Contents

The laws of Physics Topics are used to explain everything from the smallest subatomic particles to the largest galaxies.

## Measuring Speed Formula in Physics Concept & Examples

We need two things to find the speed of a moving object: distance covered (or travelled) by the object and the time taken to cover that distance. So, we can determine the speed of an object if we can measure the distance covered by the moving object and the time taken by it to cover that distance. In Class VI we have learnt how to measure distance with scale, measuring tape, etc. We will learn the measurement of time with clocks and watches later on in this chapter.

**Activity 1**

We will now measure the speed of a ball moving along the ground by performing a simple activity as follows :

(i) Draw a straight line on the ground with chalk powder (or lime) (see Figure). Ask your friend to stand about 1 metre away from this line with a ball in his hand. Keep a watch (or stop watch) ready in your hand.

(ii) Ask your friend to roll the ball gently along the ground in a direction perpendicular to the chalk line. Note the time at the moment the ball crosses the chalk line (see Figure).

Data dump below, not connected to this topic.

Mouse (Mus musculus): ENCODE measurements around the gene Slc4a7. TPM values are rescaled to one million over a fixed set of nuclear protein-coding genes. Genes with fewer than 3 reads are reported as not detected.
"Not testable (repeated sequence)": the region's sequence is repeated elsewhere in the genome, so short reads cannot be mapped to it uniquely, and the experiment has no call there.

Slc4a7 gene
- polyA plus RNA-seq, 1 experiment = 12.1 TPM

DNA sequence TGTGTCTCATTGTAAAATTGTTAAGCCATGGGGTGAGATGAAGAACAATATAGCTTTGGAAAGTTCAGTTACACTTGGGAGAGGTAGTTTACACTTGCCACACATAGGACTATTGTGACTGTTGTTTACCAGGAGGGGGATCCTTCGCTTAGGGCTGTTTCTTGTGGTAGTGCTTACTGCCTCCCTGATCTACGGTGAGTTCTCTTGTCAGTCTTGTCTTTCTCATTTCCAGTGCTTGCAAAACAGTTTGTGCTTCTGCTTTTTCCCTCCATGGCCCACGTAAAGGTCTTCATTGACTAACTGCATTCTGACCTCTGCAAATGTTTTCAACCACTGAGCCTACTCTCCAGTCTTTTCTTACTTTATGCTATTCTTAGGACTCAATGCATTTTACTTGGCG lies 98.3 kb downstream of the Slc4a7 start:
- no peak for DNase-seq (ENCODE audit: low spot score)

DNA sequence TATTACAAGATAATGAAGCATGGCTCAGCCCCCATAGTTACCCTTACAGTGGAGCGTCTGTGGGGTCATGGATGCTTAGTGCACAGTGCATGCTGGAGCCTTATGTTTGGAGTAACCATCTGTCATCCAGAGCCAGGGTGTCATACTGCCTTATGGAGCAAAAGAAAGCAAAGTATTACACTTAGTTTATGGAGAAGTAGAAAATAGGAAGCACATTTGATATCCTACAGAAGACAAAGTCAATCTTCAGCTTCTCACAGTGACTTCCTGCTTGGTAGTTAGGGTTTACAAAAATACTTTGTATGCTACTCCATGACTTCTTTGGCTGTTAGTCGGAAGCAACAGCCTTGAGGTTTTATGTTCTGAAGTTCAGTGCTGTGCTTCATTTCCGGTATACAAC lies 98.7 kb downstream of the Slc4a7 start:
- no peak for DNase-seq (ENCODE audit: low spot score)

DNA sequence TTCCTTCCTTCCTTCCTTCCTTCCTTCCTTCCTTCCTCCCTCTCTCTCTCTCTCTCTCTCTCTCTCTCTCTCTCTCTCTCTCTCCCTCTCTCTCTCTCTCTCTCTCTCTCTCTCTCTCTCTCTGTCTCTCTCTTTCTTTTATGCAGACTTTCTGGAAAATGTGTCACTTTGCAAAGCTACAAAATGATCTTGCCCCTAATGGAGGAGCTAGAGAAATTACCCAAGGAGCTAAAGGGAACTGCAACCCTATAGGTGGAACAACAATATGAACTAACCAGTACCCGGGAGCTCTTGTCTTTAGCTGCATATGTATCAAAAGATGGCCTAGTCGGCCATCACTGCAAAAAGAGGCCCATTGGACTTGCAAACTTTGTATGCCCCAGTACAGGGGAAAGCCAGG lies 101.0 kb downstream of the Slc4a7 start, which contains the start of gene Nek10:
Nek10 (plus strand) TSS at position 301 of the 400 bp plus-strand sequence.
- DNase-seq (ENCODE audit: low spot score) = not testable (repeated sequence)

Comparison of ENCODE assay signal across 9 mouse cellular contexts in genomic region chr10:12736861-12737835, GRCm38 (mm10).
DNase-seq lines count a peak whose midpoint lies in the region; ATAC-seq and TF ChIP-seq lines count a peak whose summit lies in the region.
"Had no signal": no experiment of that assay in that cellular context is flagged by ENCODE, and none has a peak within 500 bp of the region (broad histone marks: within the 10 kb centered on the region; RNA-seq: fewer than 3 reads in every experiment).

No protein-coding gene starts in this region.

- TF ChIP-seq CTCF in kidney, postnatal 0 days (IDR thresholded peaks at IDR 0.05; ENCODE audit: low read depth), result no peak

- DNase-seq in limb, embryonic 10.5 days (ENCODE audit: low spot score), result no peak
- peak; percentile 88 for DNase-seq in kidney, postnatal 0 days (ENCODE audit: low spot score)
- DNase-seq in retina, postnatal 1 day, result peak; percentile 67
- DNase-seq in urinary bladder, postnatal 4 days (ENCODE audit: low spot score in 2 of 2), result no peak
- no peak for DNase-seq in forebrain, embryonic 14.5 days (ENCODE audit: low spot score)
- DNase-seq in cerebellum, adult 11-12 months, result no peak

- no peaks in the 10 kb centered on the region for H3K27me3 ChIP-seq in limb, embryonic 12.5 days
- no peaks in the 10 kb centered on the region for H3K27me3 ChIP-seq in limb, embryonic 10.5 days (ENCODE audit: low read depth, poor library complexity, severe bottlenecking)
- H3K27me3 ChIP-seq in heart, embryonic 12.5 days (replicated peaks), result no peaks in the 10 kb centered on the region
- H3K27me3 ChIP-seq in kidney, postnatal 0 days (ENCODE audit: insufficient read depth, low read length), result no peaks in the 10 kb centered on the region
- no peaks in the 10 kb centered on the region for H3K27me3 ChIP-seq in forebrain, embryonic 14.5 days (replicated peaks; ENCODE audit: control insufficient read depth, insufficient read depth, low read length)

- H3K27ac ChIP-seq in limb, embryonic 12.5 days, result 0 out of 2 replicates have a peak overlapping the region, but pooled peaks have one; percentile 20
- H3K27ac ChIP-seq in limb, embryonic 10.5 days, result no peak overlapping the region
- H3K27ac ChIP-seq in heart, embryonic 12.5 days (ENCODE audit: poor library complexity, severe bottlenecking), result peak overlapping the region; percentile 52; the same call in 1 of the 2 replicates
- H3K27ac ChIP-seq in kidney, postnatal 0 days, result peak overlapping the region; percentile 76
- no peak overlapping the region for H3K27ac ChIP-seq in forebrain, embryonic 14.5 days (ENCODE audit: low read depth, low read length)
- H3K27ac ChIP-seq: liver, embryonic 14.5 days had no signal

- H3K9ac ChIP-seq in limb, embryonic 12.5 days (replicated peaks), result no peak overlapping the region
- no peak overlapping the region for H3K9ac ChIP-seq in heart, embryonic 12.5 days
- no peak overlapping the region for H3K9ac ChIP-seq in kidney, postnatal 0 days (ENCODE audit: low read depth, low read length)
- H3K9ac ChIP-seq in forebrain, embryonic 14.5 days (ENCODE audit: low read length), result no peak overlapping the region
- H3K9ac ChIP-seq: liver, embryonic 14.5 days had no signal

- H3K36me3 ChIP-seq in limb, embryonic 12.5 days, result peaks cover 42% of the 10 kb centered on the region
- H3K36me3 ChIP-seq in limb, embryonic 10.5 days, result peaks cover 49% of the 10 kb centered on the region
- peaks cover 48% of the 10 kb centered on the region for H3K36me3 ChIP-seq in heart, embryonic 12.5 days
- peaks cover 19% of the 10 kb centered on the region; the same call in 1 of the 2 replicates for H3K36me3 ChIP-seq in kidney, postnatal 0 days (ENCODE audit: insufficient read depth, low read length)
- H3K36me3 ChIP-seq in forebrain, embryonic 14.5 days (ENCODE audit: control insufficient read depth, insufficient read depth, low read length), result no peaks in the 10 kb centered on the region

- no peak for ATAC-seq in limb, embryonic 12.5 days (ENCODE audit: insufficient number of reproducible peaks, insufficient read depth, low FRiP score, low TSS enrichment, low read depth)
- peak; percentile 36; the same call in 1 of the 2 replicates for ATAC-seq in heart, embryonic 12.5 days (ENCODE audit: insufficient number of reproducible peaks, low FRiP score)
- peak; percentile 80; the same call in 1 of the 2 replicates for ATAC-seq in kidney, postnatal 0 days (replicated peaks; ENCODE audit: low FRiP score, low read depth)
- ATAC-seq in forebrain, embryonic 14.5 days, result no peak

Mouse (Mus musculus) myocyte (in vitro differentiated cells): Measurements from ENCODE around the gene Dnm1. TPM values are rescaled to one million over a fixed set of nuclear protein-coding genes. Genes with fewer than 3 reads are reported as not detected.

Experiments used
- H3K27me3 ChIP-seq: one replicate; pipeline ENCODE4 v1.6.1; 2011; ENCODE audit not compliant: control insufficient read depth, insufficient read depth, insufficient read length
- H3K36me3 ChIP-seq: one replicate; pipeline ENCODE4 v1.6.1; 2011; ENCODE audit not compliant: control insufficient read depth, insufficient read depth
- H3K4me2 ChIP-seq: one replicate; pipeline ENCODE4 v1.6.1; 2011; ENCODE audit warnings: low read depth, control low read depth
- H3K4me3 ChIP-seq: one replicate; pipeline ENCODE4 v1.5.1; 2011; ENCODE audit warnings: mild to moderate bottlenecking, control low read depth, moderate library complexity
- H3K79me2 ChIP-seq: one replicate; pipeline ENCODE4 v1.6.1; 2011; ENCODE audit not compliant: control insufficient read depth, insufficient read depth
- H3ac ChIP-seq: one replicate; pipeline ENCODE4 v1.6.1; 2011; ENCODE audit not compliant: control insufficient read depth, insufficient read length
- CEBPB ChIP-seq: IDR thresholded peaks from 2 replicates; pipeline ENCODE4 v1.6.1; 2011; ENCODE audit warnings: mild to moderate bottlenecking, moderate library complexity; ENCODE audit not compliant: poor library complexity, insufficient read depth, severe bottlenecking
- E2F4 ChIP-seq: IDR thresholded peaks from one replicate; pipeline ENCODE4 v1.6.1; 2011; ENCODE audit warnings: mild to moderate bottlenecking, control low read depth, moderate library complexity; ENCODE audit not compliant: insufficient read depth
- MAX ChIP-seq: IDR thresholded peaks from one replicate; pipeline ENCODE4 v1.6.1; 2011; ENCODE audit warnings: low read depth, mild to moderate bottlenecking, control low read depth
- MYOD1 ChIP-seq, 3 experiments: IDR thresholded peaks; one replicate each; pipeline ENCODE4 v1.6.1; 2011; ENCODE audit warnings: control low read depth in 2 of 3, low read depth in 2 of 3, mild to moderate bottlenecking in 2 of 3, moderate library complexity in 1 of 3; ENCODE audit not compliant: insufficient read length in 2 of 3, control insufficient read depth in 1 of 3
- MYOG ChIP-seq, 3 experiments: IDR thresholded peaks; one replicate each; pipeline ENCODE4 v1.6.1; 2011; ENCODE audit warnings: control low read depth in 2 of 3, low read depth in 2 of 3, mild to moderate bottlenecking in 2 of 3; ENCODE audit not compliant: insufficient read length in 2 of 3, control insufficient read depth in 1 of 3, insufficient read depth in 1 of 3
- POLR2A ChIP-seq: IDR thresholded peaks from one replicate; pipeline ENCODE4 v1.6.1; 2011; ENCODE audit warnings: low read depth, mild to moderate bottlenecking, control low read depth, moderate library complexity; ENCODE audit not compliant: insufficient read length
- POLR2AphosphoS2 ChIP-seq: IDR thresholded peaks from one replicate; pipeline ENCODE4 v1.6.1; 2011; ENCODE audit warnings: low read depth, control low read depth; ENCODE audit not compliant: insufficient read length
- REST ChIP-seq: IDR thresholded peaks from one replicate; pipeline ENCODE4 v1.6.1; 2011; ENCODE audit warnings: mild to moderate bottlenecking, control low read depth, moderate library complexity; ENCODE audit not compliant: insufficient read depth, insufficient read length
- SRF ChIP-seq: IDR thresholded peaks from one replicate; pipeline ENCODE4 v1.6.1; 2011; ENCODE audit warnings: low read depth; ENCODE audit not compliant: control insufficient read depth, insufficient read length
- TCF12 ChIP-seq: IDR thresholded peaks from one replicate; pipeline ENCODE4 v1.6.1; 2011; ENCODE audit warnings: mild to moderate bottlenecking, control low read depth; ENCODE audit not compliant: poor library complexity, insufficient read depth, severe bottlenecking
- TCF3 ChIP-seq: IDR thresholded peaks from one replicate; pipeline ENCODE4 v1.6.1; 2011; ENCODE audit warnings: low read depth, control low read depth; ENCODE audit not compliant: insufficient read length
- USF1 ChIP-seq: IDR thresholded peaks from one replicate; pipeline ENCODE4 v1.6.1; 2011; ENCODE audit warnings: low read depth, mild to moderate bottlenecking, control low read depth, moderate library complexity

(iii) The ball will move a certain distance on the ground and then come to rest (or stop). Note the time again when the ball just stops.

(iv) Measure the distance from the chalk line (where the ball crosses the line) to the point where the ball stops, by using a measuring tape or a scale. This will give us the distance covered by the ball. The difference in the two time readings will give the time taken by the moving ball to cover this distance.

(v) Divide the ‘distance covered’ by the ball by the ‘time taken’ to cover this distance. This will give us the speed of the ball.

Suppose the distance covered by the ball on the ground is measured to be 4 metres and 50 centimetres, and the time taken by the ball to move this distance is measured to be 9 seconds. We can calculate the speed of ball from these readings as follows :

Here, Distance covered by ball = 4 m 50 cm

= 4.50 m

And, Time taken by ball = 9 s

Now, Speed = \(\frac{\text { Distance covered }}{\text { Time taken }}\)

= \(\frac{4.50 \mathrm{~m}}{9 \mathrm{~s}}\)

= 0.5 m/s

Thus, the speed of this ball is found to be 0.5 metre per second.

### Speeds of Some Animals

Some animals move slowly and have low speeds whereas other animals can run (or fly) very fast and they can have high speeds. The maximum speeds which can be attained by some of the animals (including human beings) are given below. All the speeds are being given here in the same units of kilometres per hour (km/h) for the sake of comparison.